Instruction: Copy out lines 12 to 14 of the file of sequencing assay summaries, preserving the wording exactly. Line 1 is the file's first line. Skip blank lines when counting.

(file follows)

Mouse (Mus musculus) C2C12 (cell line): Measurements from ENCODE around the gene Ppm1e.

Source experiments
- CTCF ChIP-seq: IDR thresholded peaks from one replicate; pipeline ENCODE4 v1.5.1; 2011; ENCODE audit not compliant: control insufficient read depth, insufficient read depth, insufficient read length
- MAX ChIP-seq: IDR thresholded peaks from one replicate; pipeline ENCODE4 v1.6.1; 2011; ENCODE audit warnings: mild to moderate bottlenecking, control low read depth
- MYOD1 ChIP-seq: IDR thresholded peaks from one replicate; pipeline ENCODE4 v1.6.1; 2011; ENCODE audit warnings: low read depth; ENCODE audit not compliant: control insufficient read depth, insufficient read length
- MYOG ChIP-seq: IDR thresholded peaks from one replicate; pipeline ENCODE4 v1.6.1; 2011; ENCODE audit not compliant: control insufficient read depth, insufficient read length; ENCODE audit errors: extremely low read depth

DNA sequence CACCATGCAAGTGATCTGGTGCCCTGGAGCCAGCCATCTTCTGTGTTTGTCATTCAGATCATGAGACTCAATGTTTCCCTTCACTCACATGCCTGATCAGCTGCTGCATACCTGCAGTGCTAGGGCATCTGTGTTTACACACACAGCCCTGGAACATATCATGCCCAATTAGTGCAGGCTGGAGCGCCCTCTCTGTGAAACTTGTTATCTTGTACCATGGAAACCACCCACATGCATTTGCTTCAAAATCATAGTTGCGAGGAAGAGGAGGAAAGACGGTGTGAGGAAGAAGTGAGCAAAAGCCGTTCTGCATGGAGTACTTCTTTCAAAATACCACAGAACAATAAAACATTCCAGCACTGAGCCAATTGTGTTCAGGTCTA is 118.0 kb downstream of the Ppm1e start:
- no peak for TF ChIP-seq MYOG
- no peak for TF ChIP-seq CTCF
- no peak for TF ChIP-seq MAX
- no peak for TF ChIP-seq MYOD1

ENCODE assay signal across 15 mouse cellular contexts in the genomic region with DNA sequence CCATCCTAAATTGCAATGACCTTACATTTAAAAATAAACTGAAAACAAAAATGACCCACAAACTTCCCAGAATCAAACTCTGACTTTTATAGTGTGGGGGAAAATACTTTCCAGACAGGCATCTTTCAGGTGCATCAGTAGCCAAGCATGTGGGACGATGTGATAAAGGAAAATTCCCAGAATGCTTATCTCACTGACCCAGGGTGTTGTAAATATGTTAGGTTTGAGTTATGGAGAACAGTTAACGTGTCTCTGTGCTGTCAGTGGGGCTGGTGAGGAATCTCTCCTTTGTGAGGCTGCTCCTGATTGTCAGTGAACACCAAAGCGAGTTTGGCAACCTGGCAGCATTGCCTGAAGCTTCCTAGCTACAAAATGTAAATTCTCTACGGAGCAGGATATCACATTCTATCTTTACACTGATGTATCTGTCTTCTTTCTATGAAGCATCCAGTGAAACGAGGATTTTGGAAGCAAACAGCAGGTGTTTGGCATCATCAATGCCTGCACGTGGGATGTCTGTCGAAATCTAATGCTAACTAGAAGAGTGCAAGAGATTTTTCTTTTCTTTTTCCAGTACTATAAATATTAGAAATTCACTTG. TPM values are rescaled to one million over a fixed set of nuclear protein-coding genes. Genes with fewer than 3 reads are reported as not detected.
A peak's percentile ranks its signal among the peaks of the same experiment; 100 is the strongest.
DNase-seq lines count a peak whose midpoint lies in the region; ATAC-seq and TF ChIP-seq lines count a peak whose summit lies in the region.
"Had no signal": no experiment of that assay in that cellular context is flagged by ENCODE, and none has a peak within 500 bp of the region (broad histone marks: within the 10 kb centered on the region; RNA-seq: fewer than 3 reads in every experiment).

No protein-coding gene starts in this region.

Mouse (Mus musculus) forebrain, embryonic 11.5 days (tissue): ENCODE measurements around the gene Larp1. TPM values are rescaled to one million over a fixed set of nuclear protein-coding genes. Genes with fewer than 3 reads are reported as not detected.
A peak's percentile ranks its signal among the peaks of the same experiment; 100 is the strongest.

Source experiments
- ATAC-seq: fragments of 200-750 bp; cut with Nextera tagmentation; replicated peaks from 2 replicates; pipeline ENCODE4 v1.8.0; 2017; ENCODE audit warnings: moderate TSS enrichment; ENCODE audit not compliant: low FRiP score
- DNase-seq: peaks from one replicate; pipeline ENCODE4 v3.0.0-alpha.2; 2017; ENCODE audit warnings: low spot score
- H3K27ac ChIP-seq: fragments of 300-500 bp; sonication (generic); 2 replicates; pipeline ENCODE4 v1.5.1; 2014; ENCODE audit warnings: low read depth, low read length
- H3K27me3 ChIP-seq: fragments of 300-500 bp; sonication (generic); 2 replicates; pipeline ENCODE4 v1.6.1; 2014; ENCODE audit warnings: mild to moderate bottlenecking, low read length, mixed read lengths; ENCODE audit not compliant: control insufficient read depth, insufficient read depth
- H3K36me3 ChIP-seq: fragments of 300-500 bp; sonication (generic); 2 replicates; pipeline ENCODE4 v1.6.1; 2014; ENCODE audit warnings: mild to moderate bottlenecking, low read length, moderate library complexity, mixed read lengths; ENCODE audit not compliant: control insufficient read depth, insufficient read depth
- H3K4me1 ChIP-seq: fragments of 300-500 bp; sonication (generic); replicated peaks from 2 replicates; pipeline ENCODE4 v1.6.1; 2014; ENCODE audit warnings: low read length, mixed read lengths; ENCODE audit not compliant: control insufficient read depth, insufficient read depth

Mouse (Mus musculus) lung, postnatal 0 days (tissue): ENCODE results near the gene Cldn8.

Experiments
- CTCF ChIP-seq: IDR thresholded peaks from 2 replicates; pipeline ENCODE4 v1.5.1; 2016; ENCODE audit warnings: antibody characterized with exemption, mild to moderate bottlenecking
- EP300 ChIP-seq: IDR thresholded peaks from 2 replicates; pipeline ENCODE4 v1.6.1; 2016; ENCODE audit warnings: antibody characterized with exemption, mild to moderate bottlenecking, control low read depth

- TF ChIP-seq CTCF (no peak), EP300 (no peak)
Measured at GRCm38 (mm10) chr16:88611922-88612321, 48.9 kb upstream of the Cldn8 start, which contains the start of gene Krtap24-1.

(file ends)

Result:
ENCODE assay signal across 15 mouse cellular contexts in the genomic region with DNA sequence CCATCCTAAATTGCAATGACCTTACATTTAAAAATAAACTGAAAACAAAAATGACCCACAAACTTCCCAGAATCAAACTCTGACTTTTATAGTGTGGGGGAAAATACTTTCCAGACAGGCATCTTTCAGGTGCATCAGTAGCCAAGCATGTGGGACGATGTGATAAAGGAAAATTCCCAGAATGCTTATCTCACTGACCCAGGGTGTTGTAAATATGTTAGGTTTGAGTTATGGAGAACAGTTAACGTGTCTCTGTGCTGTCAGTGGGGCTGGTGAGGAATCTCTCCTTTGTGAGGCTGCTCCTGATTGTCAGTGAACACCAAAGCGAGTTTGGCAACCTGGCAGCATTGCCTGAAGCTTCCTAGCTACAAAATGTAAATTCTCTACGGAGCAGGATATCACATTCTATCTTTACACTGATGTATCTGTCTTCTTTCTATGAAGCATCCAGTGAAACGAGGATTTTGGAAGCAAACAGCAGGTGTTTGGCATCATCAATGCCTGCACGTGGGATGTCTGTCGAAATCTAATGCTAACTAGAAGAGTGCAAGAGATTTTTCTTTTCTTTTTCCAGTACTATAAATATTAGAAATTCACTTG. TPM values are rescaled to one million over a fixed set of nuclear protein-coding genes. Genes with fewer than 3 reads are reported as not detected.
A peak's percentile ranks its signal among the peaks of the same experiment; 100 is the strongest.
DNase-seq lines count a peak whose midpoint lies in the region; ATAC-seq and TF ChIP-seq lines count a peak whose summit lies in the region.